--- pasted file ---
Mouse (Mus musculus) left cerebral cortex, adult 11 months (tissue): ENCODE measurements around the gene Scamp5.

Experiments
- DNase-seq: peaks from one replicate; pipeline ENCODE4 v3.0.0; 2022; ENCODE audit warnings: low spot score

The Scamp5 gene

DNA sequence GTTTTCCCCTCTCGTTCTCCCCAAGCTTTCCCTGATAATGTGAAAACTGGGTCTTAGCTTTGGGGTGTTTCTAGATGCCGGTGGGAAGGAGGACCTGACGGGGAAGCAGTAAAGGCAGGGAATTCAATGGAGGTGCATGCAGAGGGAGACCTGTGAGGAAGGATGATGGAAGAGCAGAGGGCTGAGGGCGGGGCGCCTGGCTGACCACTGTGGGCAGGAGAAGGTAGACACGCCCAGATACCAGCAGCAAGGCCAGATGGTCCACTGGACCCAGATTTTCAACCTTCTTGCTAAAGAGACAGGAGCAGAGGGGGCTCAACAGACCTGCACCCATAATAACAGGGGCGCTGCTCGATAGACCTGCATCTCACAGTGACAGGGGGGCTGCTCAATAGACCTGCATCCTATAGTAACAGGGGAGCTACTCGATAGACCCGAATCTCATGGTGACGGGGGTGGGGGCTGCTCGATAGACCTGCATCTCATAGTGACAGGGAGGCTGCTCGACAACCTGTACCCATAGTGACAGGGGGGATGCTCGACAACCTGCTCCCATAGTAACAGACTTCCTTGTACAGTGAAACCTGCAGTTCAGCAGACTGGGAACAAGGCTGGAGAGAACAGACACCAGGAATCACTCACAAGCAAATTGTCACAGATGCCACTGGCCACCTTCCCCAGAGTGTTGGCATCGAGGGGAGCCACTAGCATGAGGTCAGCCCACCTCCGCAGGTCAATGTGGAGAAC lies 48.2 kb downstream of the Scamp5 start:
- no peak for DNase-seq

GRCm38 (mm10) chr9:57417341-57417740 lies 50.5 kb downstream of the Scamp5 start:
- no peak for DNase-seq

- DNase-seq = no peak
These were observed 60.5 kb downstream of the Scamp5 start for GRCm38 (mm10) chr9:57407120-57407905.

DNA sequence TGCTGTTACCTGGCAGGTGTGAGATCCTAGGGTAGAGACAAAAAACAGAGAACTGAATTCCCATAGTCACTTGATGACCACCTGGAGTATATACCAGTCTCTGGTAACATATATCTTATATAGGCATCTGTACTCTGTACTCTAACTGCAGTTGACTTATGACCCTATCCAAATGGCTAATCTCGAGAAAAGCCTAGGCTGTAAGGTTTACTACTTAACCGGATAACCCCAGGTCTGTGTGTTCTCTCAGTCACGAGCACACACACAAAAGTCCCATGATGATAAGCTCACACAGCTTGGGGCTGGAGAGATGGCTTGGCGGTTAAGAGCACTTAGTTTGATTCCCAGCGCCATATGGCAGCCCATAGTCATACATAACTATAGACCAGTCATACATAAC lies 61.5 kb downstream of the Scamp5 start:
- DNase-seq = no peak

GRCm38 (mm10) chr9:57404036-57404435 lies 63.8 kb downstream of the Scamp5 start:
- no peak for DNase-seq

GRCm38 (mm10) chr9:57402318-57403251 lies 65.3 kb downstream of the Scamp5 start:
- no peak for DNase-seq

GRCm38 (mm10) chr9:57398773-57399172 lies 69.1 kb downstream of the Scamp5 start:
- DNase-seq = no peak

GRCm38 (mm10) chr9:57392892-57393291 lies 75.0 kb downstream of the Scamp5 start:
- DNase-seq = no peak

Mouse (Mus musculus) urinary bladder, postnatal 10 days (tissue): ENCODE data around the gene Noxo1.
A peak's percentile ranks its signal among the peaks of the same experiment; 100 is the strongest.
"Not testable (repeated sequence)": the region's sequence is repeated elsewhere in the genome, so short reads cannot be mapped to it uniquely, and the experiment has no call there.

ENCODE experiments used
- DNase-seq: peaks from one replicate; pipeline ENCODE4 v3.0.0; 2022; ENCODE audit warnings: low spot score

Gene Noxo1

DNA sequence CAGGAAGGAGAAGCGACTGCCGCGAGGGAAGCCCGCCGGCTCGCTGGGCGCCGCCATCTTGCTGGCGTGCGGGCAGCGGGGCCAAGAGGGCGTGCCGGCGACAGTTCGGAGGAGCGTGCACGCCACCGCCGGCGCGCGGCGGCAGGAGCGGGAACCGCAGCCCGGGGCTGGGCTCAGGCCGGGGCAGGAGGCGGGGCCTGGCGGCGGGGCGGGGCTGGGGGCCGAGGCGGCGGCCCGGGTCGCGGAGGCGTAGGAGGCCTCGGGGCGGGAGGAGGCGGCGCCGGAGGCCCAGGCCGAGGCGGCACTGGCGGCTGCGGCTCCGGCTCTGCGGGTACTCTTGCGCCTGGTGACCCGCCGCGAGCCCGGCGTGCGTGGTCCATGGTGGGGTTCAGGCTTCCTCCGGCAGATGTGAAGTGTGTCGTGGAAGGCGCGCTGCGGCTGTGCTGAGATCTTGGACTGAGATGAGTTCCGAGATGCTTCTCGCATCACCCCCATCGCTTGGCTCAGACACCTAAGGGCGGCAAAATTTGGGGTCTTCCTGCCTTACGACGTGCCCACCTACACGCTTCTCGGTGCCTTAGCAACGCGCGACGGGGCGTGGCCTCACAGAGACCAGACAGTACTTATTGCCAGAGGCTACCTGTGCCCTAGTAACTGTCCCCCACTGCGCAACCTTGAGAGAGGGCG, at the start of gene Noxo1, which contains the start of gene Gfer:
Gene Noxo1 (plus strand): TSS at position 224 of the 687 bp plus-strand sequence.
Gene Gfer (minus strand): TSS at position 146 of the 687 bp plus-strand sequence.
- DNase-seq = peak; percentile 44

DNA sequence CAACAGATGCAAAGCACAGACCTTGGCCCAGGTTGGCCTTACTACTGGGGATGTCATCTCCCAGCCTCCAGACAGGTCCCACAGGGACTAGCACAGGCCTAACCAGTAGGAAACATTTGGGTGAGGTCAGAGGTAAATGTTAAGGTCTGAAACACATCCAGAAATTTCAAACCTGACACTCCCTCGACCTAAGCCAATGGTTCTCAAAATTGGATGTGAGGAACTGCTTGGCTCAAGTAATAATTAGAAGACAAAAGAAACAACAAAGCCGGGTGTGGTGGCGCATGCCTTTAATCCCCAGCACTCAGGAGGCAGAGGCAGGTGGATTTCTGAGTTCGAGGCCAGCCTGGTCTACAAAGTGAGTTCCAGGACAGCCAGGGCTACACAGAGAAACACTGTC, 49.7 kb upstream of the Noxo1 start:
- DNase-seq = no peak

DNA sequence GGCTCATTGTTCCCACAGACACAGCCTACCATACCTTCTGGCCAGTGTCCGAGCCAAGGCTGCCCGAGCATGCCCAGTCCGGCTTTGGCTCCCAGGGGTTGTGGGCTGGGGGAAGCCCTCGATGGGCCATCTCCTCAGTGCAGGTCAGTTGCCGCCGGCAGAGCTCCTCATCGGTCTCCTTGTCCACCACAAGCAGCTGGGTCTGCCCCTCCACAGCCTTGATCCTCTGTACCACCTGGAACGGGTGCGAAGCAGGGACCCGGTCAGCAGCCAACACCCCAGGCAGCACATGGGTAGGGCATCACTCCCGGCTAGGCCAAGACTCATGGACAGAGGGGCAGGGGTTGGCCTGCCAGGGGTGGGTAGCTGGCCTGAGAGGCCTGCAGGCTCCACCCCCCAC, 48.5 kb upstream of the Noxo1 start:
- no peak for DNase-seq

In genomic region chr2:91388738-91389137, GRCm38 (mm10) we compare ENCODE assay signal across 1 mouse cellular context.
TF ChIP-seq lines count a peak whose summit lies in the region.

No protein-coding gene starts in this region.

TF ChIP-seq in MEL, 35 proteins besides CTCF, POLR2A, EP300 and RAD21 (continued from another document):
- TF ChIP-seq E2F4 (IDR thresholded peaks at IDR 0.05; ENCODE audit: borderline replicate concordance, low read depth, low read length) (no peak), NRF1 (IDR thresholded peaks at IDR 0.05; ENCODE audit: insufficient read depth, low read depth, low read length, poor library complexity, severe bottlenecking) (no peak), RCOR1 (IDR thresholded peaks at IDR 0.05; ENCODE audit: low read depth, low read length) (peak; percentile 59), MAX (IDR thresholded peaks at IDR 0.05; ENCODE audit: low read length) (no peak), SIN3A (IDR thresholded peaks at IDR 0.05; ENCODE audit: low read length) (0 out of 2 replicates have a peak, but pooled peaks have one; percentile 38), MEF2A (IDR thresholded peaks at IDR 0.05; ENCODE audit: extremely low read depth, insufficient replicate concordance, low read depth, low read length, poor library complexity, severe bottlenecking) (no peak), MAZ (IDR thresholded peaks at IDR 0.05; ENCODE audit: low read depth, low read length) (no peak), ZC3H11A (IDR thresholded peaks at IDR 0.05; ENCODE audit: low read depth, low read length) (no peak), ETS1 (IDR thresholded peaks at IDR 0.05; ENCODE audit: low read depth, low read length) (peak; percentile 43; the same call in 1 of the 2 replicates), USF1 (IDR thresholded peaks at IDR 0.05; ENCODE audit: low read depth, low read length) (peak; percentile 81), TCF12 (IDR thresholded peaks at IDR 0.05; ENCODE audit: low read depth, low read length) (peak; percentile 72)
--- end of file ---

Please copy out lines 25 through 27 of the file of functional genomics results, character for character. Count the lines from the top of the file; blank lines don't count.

- DNase-seq: peaks from one replicate; pipeline ENCODE4 v3.0.0; 2022; ENCODE audit warnings: low spot score

Gene Noxo1

DNA sequence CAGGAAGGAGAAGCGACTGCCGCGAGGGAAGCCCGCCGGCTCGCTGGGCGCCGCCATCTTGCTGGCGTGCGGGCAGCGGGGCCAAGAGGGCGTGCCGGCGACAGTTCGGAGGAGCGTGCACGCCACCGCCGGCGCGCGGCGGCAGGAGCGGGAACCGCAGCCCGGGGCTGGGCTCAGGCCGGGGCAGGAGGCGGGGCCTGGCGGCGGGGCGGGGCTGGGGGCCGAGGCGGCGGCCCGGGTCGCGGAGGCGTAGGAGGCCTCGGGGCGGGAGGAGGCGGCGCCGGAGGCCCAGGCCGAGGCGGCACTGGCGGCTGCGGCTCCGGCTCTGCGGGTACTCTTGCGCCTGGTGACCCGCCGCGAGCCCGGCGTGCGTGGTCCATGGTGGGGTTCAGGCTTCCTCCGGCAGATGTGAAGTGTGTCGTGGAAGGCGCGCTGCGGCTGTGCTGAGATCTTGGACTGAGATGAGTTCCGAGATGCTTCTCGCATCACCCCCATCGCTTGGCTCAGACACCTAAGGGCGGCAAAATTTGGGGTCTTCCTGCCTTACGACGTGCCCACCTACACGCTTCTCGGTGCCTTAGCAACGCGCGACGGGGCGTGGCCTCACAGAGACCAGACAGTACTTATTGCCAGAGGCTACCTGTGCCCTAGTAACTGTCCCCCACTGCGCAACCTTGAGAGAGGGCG, at the start of gene Noxo1, which contains the start of gene Gfer: